Looking at charts and statistics on their spending habits is not all that consumers are doing with their smartphones, though. In 2018, 65 percent of consumers in Luxembourg have used their smartphones to purchase a product online and up to 18 percent have done so on a weekly basis. The popularity of mobile payments relies on their simplicity. For example, fingerprint-initiated payments and transactions require just a touch—eliminating the need for heavy wallets and stuffed card holders in one fell swoop. As of now, 42 percent of the people surveyed in Luxembourg use fingerprint recognition to authorize online money transfers and 55 percent to authorize payments. Our lives therefore seem to have become easier and easier, with traditional signatures and forget-me-not pin codes being overwhelmed by foolproof fingerprints.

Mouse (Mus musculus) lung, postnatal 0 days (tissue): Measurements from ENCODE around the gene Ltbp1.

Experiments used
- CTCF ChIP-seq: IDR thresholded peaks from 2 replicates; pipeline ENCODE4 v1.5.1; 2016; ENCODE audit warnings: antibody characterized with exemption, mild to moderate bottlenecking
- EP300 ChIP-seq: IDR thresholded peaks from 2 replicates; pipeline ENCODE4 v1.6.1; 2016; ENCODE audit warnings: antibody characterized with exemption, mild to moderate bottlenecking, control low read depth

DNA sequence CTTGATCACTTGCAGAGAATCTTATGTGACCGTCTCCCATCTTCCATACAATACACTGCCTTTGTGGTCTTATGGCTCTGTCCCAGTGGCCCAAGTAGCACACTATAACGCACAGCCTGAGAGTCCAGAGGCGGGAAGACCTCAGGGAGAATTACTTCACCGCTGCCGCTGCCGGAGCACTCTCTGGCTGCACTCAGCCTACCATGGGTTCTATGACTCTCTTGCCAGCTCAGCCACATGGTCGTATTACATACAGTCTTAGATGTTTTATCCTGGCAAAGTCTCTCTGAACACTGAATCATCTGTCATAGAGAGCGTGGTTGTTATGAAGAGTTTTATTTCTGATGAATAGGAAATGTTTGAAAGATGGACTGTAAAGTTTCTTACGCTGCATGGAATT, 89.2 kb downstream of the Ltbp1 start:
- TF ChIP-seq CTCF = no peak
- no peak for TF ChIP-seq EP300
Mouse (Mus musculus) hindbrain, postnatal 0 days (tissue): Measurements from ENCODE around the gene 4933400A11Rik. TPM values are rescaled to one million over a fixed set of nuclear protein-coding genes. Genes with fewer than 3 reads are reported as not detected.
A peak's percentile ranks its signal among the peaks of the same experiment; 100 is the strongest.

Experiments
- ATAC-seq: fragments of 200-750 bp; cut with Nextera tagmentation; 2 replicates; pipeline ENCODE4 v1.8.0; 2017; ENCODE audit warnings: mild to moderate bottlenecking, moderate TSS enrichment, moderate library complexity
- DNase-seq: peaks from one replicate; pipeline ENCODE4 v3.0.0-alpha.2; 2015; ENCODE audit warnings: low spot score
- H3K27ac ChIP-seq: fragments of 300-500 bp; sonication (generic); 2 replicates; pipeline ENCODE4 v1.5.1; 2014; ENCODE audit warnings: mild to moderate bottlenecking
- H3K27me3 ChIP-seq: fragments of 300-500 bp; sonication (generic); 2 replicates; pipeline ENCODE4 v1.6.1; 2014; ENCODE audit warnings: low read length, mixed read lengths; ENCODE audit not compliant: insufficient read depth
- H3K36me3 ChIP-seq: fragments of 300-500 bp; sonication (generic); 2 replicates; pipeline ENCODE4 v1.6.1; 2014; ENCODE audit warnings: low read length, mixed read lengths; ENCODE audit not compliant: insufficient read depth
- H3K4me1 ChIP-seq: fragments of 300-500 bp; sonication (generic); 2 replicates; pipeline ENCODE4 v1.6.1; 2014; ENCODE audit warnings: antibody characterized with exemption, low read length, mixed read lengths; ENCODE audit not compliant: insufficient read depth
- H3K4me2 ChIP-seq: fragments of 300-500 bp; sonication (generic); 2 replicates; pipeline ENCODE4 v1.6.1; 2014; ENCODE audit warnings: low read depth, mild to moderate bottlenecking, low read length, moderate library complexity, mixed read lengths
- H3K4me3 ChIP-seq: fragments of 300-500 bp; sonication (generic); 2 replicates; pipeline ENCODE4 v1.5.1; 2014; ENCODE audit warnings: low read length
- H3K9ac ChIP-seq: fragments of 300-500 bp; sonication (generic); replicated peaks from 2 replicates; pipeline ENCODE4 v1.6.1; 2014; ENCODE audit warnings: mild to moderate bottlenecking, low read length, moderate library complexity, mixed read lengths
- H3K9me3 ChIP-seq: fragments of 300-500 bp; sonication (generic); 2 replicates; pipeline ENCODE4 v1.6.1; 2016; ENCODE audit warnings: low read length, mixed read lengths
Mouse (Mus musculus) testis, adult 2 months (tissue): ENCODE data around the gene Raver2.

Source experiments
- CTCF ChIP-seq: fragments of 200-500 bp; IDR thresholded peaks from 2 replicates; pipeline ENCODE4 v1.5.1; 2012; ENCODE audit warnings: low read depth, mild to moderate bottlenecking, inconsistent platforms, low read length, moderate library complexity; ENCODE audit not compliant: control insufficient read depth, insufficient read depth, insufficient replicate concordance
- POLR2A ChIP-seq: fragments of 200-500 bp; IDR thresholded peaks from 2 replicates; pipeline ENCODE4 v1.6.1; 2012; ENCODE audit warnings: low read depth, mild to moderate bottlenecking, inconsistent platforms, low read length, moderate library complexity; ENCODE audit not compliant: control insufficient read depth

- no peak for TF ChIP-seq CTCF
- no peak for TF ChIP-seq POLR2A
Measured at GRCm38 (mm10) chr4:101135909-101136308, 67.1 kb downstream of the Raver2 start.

All of this suggests that the market for mobile banking products and services is flourishing, with fledgling FinTechs like Meniga and BudgetInsight partnering with decades-old institutions to provide the best experience for end customers. But what do customers look for, as a key differentiating factor, when choosing their digital banking solution? The top three criteria for Luxembourgish customers are the security of the solution, the basic banking features provided, and the ease of use of the solution. Surprisingly, of the customers surveyed who use mobile banking platforms, the younger generations seem to be more concerned about security, with 75 percent of youngsters aged between 18 and 24 ranking security as the most important criterion, whereas only 63 percent of customers aged 65 or older felt the same. Could this mean that the younger generations are more aware of the risks of cyberattacks?